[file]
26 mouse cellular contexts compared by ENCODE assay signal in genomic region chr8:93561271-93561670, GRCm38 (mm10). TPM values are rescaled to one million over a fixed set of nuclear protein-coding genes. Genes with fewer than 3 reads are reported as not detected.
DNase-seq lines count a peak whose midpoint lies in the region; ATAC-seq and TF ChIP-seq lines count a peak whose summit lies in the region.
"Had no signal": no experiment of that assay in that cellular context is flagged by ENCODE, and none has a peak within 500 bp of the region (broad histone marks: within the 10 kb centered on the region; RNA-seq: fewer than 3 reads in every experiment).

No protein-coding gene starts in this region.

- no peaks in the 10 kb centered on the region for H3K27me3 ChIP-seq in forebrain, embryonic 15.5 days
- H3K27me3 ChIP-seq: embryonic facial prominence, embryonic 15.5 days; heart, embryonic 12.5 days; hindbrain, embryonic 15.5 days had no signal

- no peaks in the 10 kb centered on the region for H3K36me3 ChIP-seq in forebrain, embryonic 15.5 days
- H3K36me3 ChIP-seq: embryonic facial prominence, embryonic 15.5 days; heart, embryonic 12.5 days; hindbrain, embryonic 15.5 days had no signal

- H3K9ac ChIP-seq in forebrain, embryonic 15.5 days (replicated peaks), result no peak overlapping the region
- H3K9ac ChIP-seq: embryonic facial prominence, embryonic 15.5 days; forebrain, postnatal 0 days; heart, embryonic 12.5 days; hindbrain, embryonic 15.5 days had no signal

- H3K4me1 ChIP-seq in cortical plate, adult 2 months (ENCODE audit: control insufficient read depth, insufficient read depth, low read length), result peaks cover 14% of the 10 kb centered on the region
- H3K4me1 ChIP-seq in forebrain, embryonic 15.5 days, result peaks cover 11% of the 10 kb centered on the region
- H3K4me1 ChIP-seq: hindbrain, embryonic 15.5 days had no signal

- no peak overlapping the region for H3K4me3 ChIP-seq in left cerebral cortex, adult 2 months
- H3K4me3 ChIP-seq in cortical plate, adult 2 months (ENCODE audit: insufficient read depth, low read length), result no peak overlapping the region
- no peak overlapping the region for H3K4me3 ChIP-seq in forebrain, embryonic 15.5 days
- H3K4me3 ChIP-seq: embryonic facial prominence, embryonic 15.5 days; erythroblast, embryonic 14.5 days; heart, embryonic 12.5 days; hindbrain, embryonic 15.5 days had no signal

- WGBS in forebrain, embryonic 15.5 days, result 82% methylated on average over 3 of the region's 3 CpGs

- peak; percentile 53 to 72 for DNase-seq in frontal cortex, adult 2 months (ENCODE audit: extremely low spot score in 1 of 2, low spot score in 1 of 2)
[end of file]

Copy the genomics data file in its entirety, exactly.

26 mouse cellular contexts compared by ENCODE assay signal in genomic region chr8:93561271-93561670, GRCm38 (mm10). TPM values are rescaled to one million over a fixed set of nuclear protein-coding genes. Genes with fewer than 3 reads are reported as not detected.
DNase-seq lines count a peak whose midpoint lies in the region; ATAC-seq and TF ChIP-seq lines count a peak whose summit lies in the region.
"Had no signal": no experiment of that assay in that cellular context is flagged by ENCODE, and none has a peak within 500 bp of the region (broad histone marks: within the 10 kb centered on the region; RNA-seq: fewer than 3 reads in every experiment).

No protein-coding gene starts in this region.

- no peaks in the 10 kb centered on the region for H3K27me3 ChIP-seq in forebrain, embryonic 15.5 days
- H3K27me3 ChIP-seq: embryonic facial prominence, embryonic 15.5 days; heart, embryonic 12.5 days; hindbrain, embryonic 15.5 days had no signal

- no peaks in the 10 kb centered on the region for H3K36me3 ChIP-seq in forebrain, embryonic 15.5 days
- H3K36me3 ChIP-seq: embryonic facial prominence, embryonic 15.5 days; heart, embryonic 12.5 days; hindbrain, embryonic 15.5 days had no signal

- H3K9ac ChIP-seq in forebrain, embryonic 15.5 days (replicated peaks), result no peak overlapping the region
- H3K9ac ChIP-seq: embryonic facial prominence, embryonic 15.5 days; forebrain, postnatal 0 days; heart, embryonic 12.5 days; hindbrain, embryonic 15.5 days had no signal

- H3K4me1 ChIP-seq in cortical plate, adult 2 months (ENCODE audit: control insufficient read depth, insufficient read depth, low read length), result peaks cover 14% of the 10 kb centered on the region
- H3K4me1 ChIP-seq in forebrain, embryonic 15.5 days, result peaks cover 11% of the 10 kb centered on the region
- H3K4me1 ChIP-seq: hindbrain, embryonic 15.5 days had no signal

- no peak overlapping the region for H3K4me3 ChIP-seq in left cerebral cortex, adult 2 months
- H3K4me3 ChIP-seq in cortical plate, adult 2 months (ENCODE audit: insufficient read depth, low read length), result no peak overlapping the region
- no peak overlapping the region for H3K4me3 ChIP-seq in forebrain, embryonic 15.5 days
- H3K4me3 ChIP-seq: embryonic facial prominence, embryonic 15.5 days; erythroblast, embryonic 14.5 days; heart, embryonic 12.5 days; hindbrain, embryonic 15.5 days had no signal

- WGBS in forebrain, embryonic 15.5 days, result 82% methylated on average over 3 of the region's 3 CpGs

- peak; percentile 53 to 72 for DNase-seq in frontal cortex, adult 2 months (ENCODE audit: extremely low spot score in 1 of 2, low spot score in 1 of 2)